“I began to write this script in 2008, and it feels like probably it has more resonance today than it did three years ago,” Estevez says.
“I think that we’ve gotten to a place where ‘more’ and ‘greed’ aren’t necessarily good, and a lot of people have had things stripped away from them—whether it’s their homes, their cars, their jobs. And people are having to deal with living with a lot less. And families are moving in together and sharing meals together again and reconnecting to their faith and reconnecting to their communities. And it’s happening out of necessity, and the film is really a reflection of that.”
While not the first film that Estevez and Sheen have made together (The War at Home, 1996), The Way does represent the end of this road they have walked together these past few years. And while working on the project, both indicate The Way has brought them closer in their relationship as father and son.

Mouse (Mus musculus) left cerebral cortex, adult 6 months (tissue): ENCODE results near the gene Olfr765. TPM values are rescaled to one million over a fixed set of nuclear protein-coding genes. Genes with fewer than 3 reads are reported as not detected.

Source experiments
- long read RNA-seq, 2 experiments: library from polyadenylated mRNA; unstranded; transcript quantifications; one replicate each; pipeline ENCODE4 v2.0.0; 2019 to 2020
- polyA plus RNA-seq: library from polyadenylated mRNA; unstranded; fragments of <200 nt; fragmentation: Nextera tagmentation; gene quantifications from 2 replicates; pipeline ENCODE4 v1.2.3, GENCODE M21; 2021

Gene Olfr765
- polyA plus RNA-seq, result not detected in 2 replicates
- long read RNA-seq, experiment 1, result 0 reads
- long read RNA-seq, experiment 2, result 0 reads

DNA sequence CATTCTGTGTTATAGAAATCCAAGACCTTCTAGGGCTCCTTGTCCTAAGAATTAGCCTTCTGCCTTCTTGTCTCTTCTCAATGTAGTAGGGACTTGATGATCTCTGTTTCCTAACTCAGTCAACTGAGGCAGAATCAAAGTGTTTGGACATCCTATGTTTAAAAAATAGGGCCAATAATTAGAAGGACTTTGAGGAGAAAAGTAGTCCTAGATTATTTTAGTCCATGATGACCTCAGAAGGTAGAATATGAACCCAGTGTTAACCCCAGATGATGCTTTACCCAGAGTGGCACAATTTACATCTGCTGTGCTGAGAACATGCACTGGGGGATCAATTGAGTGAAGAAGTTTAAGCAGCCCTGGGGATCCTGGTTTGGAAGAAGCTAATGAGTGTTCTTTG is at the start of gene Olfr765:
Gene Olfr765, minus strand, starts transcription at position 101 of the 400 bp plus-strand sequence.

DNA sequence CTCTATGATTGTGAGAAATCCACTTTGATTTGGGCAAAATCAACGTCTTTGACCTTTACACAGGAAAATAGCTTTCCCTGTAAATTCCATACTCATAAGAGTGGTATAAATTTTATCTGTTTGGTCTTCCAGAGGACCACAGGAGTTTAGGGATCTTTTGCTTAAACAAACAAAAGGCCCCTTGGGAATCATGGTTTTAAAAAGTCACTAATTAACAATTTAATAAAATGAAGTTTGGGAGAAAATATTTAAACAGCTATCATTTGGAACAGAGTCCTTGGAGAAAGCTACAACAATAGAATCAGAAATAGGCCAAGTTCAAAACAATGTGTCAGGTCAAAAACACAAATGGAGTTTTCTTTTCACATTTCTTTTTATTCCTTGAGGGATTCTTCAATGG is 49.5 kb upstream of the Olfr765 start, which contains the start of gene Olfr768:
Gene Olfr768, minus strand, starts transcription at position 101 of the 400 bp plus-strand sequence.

“You know, I always remember that for every Badlands or Apocalypse Now [my father] did, he also did a lot of other projects just to feed our family,” reveals Estevez. “So getting the chance to work with him is also an opportunity for me to say: ‘I know you made real sacrifices as a father, and this is my way of paying something back.’”
Adds Sheen, “I don’t know if it would have been possible 5, 10, 15 years ago to be where we are today in order to make [The Way]. I think we had to travel a little further, and I think we did that. We did it together. It was a gift from my son. And I cherish it.”
Photos courtesy of Producers Distribution Agency/ARC Entertainment.
Starring Martin Sheen, Deborah Kara Unger, Yorick van Wageningen, James Nesbitt and Emilio Estevez and opening in theaters in wide release on October 21, 2011, the way is rated PG-13 for some thematic elements, drug use and smoking. For more information about the way, please visit the official Web site here.